Have you ever gone for a walk at sunset? You could be walking along the most unassuming path, strolling past scenery you’ve seen a million times and take for granted, yet by some trick of the light it feels like a whole new world. The trees and houses glimmer with golden light, the clouds awash with colour like some impressionist painting, and you’re greeted at every turn by a chorus of birdsong. I get that exact same feeling listening to Sophie Morgan. This Cheshire born singer/songwriter doesn’t carve out a new path, she follows the trails carved out by generations of artists before her, but does so in a way shines some fresh perspective on it and makes it feel as though you’re experiencing things again for the first time. ‘Sons & Daughters’ is the kind of track that runs through your head when you just take a moment to yourself to watch the world drift by, while the delicate and dreamy ‘Lemony Girl’ reminds me of Billie Marten. Her mature songwriting on tracks like ‘Above You’ is remarkable for an artist so early in their career, while the Nick Drake inspired ‘Black Dog’ shows Sophie at her very best, her angelic vocals rising at its climax to meet the elegant swell of strings.
Fans of Billie Marten, Jade Bird, Hannah Grace and Freya Ridings should check out Sophie’s new EP Sons & Daughters.
A short while ago I made myself a playlist of my favourite submissions I’ve received while running this blog. It was only after I finished and took a step back to admire it that I noticed something; there were more songs from Swedish acts than anywhere else in the world. Listening to the debut EP from Gothenburg based indie trio Overjoyed just further fuels the thought that there must be something in the water over there. A Look of Fear, a Lack of Feeling seems to just appear out of nowhere to steal the show as one of the finest indie releases of 2018. The bright riffs and exceptional bass on ‘Downer’ duck and weave around each other like they’re locked in some high stakes race, while the bittersweet ‘Taxi Driver’ feels like an energetic ode to The Cure. The piano balladry of ‘Love Me Louder’ offers a more sombre and stripped back feel, before launching straight into the upbeat and ephemeral ‘Lights’. ‘Sweetheart’ takes a darker approach with it’s menacing opening riff and ‘Skin’ builds from a sparse opening to a thunderous climax complete with raw, impassioned vocals and emphatic drums. Overjoyed’s brand of “sadpop” offers infectious melodies, deeper meanings, and above all the need to just have more of it in your life.
Fans of The Cure, Vampire Weekend, The Smiths and The Vaccines should check out their debut EP A Look of Fear, a Lack of Feeling out 3rd August
We’re blessed to be living in the golden age of EPs. When they’re done right they have just as much sway over the listener as a full album, albeit condensed down into a potent little package. Quality always beats quantity, and there’s no shortage of quality to be found in the latest release from Toronto based artist Claire Coupland. Her new EP On The Other Side has, in just five tracks, surpassed most albums I’ve heard this year. Lead single ‘Bound For Love’ reminds me of ‘Unlike Any Other’ from Belwood favourite Foy Vance in its softer moments, but there’s a real momentum in the rhythm that pushes the song forwards and brings you along for the ride. ‘Love In Your Eyes’ offers some country vibes with its atmospheric steel guitar, Claire’s vocals steal the spotlight thanks to the sparse yet graceful arrangement of ‘Get Outta This Town’, while ‘This One’s For The Road’ boasts lush harmonies and a classic Americana feel. My personal highlight however would be the expressive bass tones and warm brass section of ‘Fleet Street’, reminding me in places musically of Dire Straits, and sounding like the perfect addition to any rainy day playlist. On The Other Side strikes me as one of the most memorable and consistent EPs of the year; a real delight, and one which I hope you’ll find a place in your heart for as I have.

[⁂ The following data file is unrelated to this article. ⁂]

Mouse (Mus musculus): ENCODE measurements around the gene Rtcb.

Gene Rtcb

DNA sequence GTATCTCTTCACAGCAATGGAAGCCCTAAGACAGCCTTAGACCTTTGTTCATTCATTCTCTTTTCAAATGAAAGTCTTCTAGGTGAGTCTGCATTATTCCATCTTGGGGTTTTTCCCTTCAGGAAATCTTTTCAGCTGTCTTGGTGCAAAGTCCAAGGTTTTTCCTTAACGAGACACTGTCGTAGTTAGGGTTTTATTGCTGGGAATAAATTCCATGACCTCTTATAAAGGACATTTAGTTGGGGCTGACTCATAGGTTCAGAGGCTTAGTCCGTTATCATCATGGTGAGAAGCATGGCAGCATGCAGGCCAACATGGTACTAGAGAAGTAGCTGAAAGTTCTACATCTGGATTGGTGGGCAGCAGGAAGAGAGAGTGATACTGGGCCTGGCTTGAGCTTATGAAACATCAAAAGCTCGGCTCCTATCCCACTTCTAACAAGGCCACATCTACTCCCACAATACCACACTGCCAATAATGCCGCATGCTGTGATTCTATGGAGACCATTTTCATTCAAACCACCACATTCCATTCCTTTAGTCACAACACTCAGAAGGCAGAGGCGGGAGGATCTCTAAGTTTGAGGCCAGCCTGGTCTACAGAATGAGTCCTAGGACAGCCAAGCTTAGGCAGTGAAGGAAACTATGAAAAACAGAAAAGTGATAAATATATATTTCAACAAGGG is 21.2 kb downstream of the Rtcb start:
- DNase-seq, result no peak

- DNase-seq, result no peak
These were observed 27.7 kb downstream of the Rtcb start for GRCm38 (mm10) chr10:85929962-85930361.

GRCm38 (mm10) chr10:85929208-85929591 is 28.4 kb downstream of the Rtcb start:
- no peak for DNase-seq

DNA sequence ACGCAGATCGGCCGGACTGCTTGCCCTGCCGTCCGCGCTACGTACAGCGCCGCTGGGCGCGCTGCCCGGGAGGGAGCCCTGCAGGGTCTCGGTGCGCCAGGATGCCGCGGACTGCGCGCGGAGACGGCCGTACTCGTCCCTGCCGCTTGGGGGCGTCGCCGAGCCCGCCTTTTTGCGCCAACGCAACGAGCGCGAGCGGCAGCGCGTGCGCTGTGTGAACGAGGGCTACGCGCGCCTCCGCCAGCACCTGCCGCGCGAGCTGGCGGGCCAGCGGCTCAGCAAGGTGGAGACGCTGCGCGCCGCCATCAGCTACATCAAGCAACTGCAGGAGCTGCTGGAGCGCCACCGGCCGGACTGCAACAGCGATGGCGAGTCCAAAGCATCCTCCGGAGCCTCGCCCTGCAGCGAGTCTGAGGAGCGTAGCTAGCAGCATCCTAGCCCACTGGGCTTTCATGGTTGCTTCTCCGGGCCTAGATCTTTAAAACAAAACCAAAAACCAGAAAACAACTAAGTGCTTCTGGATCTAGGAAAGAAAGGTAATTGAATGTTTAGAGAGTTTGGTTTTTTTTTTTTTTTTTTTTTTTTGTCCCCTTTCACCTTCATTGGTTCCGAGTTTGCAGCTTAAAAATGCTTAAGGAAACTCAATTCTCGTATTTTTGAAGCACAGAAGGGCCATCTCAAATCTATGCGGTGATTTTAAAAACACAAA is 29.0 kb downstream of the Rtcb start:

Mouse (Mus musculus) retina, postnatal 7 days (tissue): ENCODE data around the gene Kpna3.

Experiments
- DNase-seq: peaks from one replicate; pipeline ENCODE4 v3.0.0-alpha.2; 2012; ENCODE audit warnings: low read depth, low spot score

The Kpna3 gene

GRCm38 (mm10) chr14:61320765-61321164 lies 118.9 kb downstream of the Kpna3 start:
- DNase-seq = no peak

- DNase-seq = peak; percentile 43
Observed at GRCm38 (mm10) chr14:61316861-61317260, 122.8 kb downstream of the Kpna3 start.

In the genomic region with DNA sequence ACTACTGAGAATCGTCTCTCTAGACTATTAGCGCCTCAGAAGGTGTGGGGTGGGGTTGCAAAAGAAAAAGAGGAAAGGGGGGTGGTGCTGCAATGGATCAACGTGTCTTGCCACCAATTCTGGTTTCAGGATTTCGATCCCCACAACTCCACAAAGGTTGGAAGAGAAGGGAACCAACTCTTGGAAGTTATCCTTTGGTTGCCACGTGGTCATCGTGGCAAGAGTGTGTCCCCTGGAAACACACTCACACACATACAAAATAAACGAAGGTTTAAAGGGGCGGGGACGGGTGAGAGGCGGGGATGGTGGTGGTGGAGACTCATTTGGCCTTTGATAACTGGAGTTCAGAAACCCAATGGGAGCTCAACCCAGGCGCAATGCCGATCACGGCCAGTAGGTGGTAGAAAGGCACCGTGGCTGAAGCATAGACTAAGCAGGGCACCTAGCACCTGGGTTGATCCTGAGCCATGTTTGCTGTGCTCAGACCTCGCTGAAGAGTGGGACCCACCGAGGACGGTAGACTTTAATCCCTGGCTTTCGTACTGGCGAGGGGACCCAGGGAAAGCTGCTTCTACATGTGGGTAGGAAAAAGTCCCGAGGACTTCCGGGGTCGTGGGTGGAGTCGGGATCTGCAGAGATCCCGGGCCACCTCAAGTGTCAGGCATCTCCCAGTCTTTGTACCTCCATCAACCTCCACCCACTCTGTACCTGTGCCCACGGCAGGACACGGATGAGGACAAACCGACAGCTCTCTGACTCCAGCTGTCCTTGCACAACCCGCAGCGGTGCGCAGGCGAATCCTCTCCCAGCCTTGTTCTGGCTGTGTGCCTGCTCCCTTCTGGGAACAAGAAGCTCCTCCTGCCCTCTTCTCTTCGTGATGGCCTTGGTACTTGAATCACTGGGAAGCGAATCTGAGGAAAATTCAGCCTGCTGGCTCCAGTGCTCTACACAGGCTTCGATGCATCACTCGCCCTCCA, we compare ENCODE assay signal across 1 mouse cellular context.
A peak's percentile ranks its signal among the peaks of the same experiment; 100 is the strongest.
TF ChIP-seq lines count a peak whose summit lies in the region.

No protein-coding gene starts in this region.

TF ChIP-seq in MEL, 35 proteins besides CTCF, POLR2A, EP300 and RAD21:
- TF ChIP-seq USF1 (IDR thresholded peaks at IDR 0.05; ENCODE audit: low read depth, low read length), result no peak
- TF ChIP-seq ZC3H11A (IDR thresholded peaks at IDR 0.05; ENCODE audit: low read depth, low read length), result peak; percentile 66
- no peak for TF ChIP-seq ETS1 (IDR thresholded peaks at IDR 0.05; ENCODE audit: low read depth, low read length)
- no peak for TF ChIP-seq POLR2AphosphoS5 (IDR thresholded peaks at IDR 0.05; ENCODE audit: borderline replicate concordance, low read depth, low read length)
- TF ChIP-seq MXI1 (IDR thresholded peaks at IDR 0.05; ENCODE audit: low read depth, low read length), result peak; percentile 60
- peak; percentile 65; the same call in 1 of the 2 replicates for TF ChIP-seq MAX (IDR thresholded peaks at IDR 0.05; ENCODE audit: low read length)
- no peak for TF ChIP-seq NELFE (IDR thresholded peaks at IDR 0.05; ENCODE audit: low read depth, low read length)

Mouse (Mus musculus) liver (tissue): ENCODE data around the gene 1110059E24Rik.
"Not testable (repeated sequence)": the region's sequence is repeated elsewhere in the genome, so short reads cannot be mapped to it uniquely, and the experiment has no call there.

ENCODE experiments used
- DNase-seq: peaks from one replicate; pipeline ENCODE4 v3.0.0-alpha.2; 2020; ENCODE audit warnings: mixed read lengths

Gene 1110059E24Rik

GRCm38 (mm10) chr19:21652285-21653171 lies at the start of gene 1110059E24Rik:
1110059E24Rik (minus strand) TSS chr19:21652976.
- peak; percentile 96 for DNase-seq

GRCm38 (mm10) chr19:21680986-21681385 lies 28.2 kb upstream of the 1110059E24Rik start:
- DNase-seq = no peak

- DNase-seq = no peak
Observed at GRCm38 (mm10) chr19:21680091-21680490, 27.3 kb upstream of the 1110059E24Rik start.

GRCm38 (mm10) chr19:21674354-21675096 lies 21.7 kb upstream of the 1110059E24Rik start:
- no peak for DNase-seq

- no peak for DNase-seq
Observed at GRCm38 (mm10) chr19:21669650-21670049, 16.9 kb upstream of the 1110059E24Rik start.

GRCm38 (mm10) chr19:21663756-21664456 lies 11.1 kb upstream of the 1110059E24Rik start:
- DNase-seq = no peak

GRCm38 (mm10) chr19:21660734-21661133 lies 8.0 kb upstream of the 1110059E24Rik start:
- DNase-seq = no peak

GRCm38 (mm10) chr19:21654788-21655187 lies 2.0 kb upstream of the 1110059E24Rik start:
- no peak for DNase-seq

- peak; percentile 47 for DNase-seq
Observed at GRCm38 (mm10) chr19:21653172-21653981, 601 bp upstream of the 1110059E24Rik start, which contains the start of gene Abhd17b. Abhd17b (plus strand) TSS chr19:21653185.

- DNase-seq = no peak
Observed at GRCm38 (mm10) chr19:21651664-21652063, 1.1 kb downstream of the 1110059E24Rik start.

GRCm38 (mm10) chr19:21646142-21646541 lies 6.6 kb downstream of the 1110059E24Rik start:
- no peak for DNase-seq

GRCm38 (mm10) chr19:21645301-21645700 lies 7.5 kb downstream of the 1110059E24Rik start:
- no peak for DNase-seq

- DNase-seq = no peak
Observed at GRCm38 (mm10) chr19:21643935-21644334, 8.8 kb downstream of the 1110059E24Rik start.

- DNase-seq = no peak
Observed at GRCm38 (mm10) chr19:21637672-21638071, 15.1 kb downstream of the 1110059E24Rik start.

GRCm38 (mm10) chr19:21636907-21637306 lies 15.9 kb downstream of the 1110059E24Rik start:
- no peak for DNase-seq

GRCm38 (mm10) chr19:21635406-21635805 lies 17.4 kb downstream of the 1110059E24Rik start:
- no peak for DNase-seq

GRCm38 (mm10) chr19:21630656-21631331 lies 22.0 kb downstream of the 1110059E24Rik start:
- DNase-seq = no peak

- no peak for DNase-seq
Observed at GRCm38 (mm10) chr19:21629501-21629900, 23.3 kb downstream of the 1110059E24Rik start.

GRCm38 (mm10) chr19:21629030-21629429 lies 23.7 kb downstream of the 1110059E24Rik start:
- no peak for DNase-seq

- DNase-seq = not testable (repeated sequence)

Fans of Laura Marling, Joni Mitchell, Evening Darling and First Aid Kit should check out On The Other Side, out 27th July.
You’d be amazed how many electronic artists I end up turning away, citing that the genre is not my cup of tea. But no matter how rare, rules always have exceptions. London based duo NothingAboutME are the latest electronic act to have caught me off-guard with their debut EP Inertia. Around the airy vocals of ‘Bluebell’, the electronics and guitar effects ripple like the surface of a lake in slow motion, while ‘Summer’s Rain’ contrasts the sparse expansive verses with the droning guitar of the chorus to offer real light and shade. The title track boasts some understated bass lines and subtle R&B vibes in its electronic flourishes, placing as much emphasis on the notes the band doesn’t play as the ones that they do, and the tripped out ‘That’s for You’ is like the peaceful sound of life underwater in some secluded tropical lagoon. Sarah Stanton and Joe Dworniak walk a fine line between experimental and accessible with this release, bringing a vast range of influences to bear beneath the banner of Sarah’s crystalline vocals and Joe’s immaculate production. If this EP is enough to lure in a serial electronica doubter such as myself then you know it must be good!
NothingAboutME’s debut EP Inertia is out now and is a must for fans of James Blake, Behaving, Daughter and The XX.
Photo by HoJun Yu
The flower that blooms in adversity is the most rare and beautiful of all, and it was from the ashes of their former bands that the seeds of this new indie trio were sown. Hailing from New Jersey, The Rareflowers make a great first impression with their assured and eclectic eponymous EP. ‘Trip into the Sun’ uses hints of harmonica and some western style riffs to give an Americana-tinged twist on this melody rich indie track, while the EPs closing song ‘Shake‘ flits seamlessly between styles with the best of them. The combination of bright jangly 60s pop and funky bass tones makes the appropriately titled ‘June’ simply exude summery vibes with every note, while the airy soundscape of ‘New Generation’ is reminiscent in places of The War On Drugs. The Rareflowers have managed to cultivate a diverse sound while still maintaining their own clear identity, which is no mean feat. The band still have a lot of potential to grow, but this first EP shows a lot of promise and offers the firm foundation they need to be able to explore further.
Fans of The War On Drugs, Ryan Adams and Teenage Fanclub should check out The Rareflowers’ eponymous debut EP